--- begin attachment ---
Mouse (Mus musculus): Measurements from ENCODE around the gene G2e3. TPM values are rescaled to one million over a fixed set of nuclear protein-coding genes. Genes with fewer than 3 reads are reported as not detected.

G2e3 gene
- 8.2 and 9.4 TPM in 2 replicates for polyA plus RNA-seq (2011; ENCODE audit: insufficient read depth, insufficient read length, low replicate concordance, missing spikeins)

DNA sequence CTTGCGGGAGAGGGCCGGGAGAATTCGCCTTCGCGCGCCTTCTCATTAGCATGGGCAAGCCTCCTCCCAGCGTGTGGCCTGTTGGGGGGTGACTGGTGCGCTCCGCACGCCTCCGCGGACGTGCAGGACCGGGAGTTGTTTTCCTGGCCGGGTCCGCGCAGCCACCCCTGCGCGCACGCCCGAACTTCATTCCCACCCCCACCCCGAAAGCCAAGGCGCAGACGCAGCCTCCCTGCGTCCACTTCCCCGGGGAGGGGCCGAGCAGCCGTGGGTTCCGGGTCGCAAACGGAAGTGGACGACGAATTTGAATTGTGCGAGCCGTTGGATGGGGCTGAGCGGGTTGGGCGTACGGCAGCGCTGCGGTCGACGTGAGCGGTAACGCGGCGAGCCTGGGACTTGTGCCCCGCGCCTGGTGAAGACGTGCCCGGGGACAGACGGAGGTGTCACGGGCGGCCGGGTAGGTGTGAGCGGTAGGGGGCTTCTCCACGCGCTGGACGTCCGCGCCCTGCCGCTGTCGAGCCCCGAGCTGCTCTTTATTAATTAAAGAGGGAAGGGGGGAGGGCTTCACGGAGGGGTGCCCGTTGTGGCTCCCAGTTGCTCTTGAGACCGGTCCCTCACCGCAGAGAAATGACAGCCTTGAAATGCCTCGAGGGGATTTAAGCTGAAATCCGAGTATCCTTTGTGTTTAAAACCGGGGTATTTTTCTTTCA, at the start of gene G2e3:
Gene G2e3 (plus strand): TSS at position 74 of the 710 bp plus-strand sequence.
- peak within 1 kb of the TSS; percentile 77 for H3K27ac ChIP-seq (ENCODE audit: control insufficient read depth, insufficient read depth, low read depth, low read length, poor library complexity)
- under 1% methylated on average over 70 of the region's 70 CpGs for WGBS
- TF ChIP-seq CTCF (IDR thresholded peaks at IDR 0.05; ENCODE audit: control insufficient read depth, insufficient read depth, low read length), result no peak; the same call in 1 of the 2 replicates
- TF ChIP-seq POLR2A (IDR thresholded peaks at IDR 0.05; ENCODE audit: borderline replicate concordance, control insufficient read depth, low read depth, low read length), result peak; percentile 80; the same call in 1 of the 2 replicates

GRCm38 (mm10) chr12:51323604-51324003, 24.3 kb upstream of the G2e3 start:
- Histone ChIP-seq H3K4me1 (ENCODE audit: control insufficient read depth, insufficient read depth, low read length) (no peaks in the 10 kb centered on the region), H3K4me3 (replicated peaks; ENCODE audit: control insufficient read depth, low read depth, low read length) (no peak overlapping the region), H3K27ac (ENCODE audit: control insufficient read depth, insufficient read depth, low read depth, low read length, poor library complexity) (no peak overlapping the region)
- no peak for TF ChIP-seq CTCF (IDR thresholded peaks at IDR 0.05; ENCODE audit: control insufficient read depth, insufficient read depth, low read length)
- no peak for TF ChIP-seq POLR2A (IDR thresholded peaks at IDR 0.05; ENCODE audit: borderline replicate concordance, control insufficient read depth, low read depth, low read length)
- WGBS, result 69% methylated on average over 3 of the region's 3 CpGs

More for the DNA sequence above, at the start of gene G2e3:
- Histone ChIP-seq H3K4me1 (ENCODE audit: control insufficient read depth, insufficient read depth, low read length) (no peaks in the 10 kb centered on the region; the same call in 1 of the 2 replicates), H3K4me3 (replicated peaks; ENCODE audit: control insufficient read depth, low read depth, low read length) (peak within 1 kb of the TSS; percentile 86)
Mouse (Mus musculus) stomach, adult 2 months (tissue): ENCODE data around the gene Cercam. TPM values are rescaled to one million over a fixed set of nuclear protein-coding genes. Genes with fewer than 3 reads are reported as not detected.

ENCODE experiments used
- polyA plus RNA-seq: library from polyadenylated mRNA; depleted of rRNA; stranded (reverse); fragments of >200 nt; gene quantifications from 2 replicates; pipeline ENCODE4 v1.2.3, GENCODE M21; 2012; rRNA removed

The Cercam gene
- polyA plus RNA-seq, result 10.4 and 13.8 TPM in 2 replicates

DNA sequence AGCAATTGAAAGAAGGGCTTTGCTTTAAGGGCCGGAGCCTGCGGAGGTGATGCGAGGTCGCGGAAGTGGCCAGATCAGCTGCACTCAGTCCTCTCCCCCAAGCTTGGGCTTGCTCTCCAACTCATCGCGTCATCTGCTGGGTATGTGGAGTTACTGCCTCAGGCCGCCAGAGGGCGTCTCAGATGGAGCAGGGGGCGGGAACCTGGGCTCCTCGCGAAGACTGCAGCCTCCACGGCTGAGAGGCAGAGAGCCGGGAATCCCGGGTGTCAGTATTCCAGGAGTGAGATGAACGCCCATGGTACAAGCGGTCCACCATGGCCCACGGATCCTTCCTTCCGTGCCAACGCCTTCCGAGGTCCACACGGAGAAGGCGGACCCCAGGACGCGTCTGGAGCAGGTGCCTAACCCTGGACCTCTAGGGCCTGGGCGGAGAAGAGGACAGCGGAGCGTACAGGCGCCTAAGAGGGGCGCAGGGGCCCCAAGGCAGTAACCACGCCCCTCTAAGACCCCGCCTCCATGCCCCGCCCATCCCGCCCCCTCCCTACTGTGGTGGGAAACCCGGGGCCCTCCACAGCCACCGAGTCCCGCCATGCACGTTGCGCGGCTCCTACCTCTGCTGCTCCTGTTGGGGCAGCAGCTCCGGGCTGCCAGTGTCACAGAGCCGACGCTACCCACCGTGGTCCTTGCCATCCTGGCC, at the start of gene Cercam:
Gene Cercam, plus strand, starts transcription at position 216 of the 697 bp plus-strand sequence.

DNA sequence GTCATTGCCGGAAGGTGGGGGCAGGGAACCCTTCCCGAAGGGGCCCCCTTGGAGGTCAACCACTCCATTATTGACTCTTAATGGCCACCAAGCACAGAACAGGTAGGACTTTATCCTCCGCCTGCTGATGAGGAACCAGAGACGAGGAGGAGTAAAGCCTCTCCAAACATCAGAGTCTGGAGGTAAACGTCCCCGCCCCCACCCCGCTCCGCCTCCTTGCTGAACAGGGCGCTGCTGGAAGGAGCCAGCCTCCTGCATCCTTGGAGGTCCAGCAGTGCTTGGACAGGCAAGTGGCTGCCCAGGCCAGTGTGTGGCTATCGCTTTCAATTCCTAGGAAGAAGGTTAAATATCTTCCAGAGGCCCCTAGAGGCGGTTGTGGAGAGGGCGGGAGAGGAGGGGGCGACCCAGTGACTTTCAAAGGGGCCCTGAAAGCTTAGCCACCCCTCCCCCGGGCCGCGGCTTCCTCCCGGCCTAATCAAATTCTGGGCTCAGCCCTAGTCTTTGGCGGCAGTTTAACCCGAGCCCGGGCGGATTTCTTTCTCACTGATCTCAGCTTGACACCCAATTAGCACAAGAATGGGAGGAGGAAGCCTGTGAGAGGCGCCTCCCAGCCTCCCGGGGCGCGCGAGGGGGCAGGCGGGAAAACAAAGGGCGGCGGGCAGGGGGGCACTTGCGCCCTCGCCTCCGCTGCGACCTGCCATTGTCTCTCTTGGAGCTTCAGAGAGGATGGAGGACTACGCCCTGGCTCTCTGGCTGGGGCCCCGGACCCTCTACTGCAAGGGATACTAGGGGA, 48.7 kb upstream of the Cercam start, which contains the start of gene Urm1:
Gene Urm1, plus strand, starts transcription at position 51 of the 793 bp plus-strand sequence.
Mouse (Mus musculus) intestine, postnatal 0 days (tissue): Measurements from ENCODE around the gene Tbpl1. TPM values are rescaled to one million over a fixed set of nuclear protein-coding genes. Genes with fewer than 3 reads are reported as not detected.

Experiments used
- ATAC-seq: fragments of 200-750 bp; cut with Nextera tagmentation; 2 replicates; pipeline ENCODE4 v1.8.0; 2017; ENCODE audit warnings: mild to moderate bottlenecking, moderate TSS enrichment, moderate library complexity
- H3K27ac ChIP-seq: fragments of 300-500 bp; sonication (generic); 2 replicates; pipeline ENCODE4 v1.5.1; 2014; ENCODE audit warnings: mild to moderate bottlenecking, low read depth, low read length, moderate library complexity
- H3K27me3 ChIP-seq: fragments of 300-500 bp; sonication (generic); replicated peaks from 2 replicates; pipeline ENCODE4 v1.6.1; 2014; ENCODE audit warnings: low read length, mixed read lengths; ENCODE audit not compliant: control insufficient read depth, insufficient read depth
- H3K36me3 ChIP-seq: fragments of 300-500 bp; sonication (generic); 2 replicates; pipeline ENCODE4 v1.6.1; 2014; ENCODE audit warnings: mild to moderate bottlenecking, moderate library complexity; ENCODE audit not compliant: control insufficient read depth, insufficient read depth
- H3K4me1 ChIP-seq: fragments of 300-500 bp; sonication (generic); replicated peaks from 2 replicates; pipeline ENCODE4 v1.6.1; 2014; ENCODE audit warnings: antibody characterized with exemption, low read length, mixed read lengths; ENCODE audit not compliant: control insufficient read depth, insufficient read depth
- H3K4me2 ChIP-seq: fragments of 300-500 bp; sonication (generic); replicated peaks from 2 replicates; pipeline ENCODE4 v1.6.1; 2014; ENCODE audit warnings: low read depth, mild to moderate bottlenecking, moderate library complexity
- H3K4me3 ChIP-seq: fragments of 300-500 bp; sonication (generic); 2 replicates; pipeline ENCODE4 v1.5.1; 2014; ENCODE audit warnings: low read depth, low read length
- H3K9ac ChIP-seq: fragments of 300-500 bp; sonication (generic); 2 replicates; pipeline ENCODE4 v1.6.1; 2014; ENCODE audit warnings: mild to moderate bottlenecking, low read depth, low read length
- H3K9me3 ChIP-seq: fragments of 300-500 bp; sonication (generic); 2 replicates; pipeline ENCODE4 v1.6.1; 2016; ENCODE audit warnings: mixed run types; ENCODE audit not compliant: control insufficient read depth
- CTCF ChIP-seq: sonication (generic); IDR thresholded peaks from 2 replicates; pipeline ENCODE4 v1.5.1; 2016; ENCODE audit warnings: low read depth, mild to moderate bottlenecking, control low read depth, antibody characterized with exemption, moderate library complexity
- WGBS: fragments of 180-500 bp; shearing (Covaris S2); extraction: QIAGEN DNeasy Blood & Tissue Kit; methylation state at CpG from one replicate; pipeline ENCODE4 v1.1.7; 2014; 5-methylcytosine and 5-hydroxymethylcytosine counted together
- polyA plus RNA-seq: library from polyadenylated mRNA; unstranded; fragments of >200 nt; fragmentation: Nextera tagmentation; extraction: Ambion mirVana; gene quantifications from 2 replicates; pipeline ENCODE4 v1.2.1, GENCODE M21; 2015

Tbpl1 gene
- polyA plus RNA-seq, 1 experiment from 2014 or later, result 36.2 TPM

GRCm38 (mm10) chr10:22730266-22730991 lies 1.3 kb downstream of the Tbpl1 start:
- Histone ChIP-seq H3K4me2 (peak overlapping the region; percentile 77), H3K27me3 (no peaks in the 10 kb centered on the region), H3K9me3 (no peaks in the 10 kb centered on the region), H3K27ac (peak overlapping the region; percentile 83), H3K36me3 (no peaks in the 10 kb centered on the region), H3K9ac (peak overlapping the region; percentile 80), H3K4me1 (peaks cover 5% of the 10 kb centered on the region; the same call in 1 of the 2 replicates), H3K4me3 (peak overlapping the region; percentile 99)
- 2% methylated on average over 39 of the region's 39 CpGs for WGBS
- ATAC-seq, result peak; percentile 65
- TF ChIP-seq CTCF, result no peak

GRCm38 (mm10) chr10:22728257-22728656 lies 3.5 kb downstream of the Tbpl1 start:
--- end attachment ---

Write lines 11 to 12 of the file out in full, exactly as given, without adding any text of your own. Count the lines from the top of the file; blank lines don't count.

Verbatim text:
- Histone ChIP-seq H3K4me1 (ENCODE audit: control insufficient read depth, insufficient read depth, low read length) (no peaks in the 10 kb centered on the region), H3K4me3 (replicated peaks; ENCODE audit: control insufficient read depth, low read depth, low read length) (no peak overlapping the region), H3K27ac (ENCODE audit: control insufficient read depth, insufficient read depth, low read depth, low read length, poor library complexity) (no peak overlapping the region)
- no peak for TF ChIP-seq CTCF (IDR thresholded peaks at IDR 0.05; ENCODE audit: control insufficient read depth, insufficient read depth, low read length)